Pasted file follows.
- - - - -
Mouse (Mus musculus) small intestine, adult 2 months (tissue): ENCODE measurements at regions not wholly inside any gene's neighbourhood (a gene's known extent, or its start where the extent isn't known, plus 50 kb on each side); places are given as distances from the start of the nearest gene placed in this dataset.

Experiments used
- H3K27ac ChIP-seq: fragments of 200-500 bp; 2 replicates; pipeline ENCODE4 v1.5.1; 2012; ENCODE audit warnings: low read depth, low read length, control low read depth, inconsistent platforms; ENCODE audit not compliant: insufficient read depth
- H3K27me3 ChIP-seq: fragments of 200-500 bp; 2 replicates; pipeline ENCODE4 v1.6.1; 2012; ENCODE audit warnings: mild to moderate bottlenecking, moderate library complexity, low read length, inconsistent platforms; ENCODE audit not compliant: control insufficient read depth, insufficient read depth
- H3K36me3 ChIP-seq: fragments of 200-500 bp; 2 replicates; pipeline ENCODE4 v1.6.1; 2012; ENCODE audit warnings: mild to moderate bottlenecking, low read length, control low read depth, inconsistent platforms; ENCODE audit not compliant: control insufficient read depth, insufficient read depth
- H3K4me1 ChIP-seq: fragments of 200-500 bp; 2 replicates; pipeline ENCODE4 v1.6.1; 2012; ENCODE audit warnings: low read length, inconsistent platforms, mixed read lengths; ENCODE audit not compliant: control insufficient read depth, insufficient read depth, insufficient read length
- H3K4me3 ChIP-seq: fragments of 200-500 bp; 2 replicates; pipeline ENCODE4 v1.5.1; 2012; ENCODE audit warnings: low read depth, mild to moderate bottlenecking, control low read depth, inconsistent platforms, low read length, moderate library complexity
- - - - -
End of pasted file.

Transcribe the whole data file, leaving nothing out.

Mouse (Mus musculus) small intestine, adult 2 months (tissue): ENCODE measurements at regions not wholly inside any gene's neighbourhood (a gene's known extent, or its start where the extent isn't known, plus 50 kb on each side); places are given as distances from the start of the nearest gene placed in this dataset.

Experiments used
- H3K27ac ChIP-seq: fragments of 200-500 bp; 2 replicates; pipeline ENCODE4 v1.5.1; 2012; ENCODE audit warnings: low read depth, low read length, control low read depth, inconsistent platforms; ENCODE audit not compliant: insufficient read depth
- H3K27me3 ChIP-seq: fragments of 200-500 bp; 2 replicates; pipeline ENCODE4 v1.6.1; 2012; ENCODE audit warnings: mild to moderate bottlenecking, moderate library complexity, low read length, inconsistent platforms; ENCODE audit not compliant: control insufficient read depth, insufficient read depth
- H3K36me3 ChIP-seq: fragments of 200-500 bp; 2 replicates; pipeline ENCODE4 v1.6.1; 2012; ENCODE audit warnings: mild to moderate bottlenecking, low read length, control low read depth, inconsistent platforms; ENCODE audit not compliant: control insufficient read depth, insufficient read depth
- H3K4me1 ChIP-seq: fragments of 200-500 bp; 2 replicates; pipeline ENCODE4 v1.6.1; 2012; ENCODE audit warnings: low read length, inconsistent platforms, mixed read lengths; ENCODE audit not compliant: control insufficient read depth, insufficient read depth, insufficient read length
- H3K4me3 ChIP-seq: fragments of 200-500 bp; 2 replicates; pipeline ENCODE4 v1.5.1; 2012; ENCODE audit warnings: low read depth, mild to moderate bottlenecking, control low read depth, inconsistent platforms, low read length, moderate library complexity